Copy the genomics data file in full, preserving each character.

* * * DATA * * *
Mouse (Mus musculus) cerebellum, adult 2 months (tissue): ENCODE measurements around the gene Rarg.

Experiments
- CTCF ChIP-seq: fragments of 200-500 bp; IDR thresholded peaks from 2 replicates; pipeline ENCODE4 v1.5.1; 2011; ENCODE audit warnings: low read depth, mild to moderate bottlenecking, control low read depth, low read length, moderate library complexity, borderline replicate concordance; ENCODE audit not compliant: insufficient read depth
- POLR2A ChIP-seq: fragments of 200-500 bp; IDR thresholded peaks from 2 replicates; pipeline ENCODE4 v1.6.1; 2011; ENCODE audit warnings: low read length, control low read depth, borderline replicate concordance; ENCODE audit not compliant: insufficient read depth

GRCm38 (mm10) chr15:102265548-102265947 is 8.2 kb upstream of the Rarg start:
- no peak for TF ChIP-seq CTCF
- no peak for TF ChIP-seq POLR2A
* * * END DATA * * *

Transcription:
Mouse (Mus musculus) cerebellum, adult 2 months (tissue): ENCODE measurements around the gene Rarg.

Experiments
- CTCF ChIP-seq: fragments of 200-500 bp; IDR thresholded peaks from 2 replicates; pipeline ENCODE4 v1.5.1; 2011; ENCODE audit warnings: low read depth, mild to moderate bottlenecking, control low read depth, low read length, moderate library complexity, borderline replicate concordance; ENCODE audit not compliant: insufficient read depth
- POLR2A ChIP-seq: fragments of 200-500 bp; IDR thresholded peaks from 2 replicates; pipeline ENCODE4 v1.6.1; 2011; ENCODE audit warnings: low read length, control low read depth, borderline replicate concordance; ENCODE audit not compliant: insufficient read depth

GRCm38 (mm10) chr15:102265548-102265947 is 8.2 kb upstream of the Rarg start:
- no peak for TF ChIP-seq CTCF
- no peak for TF ChIP-seq POLR2A